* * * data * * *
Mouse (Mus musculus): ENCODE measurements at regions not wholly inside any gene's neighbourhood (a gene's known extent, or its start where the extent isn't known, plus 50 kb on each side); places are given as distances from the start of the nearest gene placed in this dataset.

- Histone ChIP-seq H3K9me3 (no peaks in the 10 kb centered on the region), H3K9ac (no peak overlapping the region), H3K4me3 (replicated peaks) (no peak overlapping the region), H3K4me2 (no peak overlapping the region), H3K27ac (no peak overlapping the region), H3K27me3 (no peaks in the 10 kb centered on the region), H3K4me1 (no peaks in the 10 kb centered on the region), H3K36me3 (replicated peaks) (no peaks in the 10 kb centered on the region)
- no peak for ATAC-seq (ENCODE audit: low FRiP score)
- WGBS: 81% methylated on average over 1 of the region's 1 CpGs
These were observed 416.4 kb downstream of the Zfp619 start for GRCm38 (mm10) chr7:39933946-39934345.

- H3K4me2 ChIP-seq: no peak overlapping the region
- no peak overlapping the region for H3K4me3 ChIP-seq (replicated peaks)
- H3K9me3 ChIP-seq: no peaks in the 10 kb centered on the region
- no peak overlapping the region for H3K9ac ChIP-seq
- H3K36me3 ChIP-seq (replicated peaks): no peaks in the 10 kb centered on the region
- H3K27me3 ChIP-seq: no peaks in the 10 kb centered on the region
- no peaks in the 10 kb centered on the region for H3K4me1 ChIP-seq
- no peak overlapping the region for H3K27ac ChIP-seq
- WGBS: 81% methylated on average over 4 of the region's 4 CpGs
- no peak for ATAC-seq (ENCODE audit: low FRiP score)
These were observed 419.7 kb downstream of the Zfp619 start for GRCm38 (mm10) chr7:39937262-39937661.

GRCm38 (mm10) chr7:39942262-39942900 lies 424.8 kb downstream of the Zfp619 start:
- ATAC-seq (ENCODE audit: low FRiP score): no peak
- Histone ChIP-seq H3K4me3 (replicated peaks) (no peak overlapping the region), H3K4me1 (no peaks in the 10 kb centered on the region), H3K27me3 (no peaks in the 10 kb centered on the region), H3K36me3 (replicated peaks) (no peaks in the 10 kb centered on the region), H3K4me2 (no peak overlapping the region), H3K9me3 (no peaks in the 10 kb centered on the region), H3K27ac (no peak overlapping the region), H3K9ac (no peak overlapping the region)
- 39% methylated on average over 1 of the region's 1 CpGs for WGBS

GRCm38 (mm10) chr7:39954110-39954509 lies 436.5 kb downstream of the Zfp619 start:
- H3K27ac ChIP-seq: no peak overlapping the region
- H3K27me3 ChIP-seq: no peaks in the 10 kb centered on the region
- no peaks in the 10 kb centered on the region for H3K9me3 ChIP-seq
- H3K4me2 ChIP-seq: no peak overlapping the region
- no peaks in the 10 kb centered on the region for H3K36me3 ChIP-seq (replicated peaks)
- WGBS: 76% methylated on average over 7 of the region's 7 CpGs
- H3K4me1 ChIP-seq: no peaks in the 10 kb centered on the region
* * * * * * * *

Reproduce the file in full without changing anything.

Mouse (Mus musculus): ENCODE measurements at regions not wholly inside any gene's neighbourhood (a gene's known extent, or its start where the extent isn't known, plus 50 kb on each side); places are given as distances from the start of the nearest gene placed in this dataset.

- Histone ChIP-seq H3K9me3 (no peaks in the 10 kb centered on the region), H3K9ac (no peak overlapping the region), H3K4me3 (replicated peaks) (no peak overlapping the region), H3K4me2 (no peak overlapping the region), H3K27ac (no peak overlapping the region), H3K27me3 (no peaks in the 10 kb centered on the region), H3K4me1 (no peaks in the 10 kb centered on the region), H3K36me3 (replicated peaks) (no peaks in the 10 kb centered on the region)
- no peak for ATAC-seq (ENCODE audit: low FRiP score)
- WGBS: 81% methylated on average over 1 of the region's 1 CpGs
These were observed 416.4 kb downstream of the Zfp619 start for GRCm38 (mm10) chr7:39933946-39934345.

- H3K4me2 ChIP-seq: no peak overlapping the region
- no peak overlapping the region for H3K4me3 ChIP-seq (replicated peaks)
- H3K9me3 ChIP-seq: no peaks in the 10 kb centered on the region
- no peak overlapping the region for H3K9ac ChIP-seq
- H3K36me3 ChIP-seq (replicated peaks): no peaks in the 10 kb centered on the region
- H3K27me3 ChIP-seq: no peaks in the 10 kb centered on the region
- no peaks in the 10 kb centered on the region for H3K4me1 ChIP-seq
- no peak overlapping the region for H3K27ac ChIP-seq
- WGBS: 81% methylated on average over 4 of the region's 4 CpGs
- no peak for ATAC-seq (ENCODE audit: low FRiP score)
These were observed 419.7 kb downstream of the Zfp619 start for GRCm38 (mm10) chr7:39937262-39937661.

GRCm38 (mm10) chr7:39942262-39942900 lies 424.8 kb downstream of the Zfp619 start:
- ATAC-seq (ENCODE audit: low FRiP score): no peak
- Histone ChIP-seq H3K4me3 (replicated peaks) (no peak overlapping the region), H3K4me1 (no peaks in the 10 kb centered on the region), H3K27me3 (no peaks in the 10 kb centered on the region), H3K36me3 (replicated peaks) (no peaks in the 10 kb centered on the region), H3K4me2 (no peak overlapping the region), H3K9me3 (no peaks in the 10 kb centered on the region), H3K27ac (no peak overlapping the region), H3K9ac (no peak overlapping the region)
- 39% methylated on average over 1 of the region's 1 CpGs for WGBS

GRCm38 (mm10) chr7:39954110-39954509 lies 436.5 kb downstream of the Zfp619 start:
- H3K27ac ChIP-seq: no peak overlapping the region
- H3K27me3 ChIP-seq: no peaks in the 10 kb centered on the region
- no peaks in the 10 kb centered on the region for H3K9me3 ChIP-seq
- H3K4me2 ChIP-seq: no peak overlapping the region
- no peaks in the 10 kb centered on the region for H3K36me3 ChIP-seq (replicated peaks)
- WGBS: 76% methylated on average over 7 of the region's 7 CpGs
- H3K4me1 ChIP-seq: no peaks in the 10 kb centered on the region